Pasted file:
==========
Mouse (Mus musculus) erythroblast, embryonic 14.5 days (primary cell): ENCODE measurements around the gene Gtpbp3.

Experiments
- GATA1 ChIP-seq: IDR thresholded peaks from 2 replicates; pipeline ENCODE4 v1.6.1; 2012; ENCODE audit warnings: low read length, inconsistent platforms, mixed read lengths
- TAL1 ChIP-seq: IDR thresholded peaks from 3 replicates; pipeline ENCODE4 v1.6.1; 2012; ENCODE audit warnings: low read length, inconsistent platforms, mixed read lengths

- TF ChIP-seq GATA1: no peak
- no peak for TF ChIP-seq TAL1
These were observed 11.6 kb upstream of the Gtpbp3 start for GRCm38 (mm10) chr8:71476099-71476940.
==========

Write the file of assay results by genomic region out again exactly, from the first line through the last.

Mouse (Mus musculus) erythroblast, embryonic 14.5 days (primary cell): ENCODE measurements around the gene Gtpbp3.

Experiments
- GATA1 ChIP-seq: IDR thresholded peaks from 2 replicates; pipeline ENCODE4 v1.6.1; 2012; ENCODE audit warnings: low read length, inconsistent platforms, mixed read lengths
- TAL1 ChIP-seq: IDR thresholded peaks from 3 replicates; pipeline ENCODE4 v1.6.1; 2012; ENCODE audit warnings: low read length, inconsistent platforms, mixed read lengths

- TF ChIP-seq GATA1: no peak
- no peak for TF ChIP-seq TAL1
These were observed 11.6 kb upstream of the Gtpbp3 start for GRCm38 (mm10) chr8:71476099-71476940.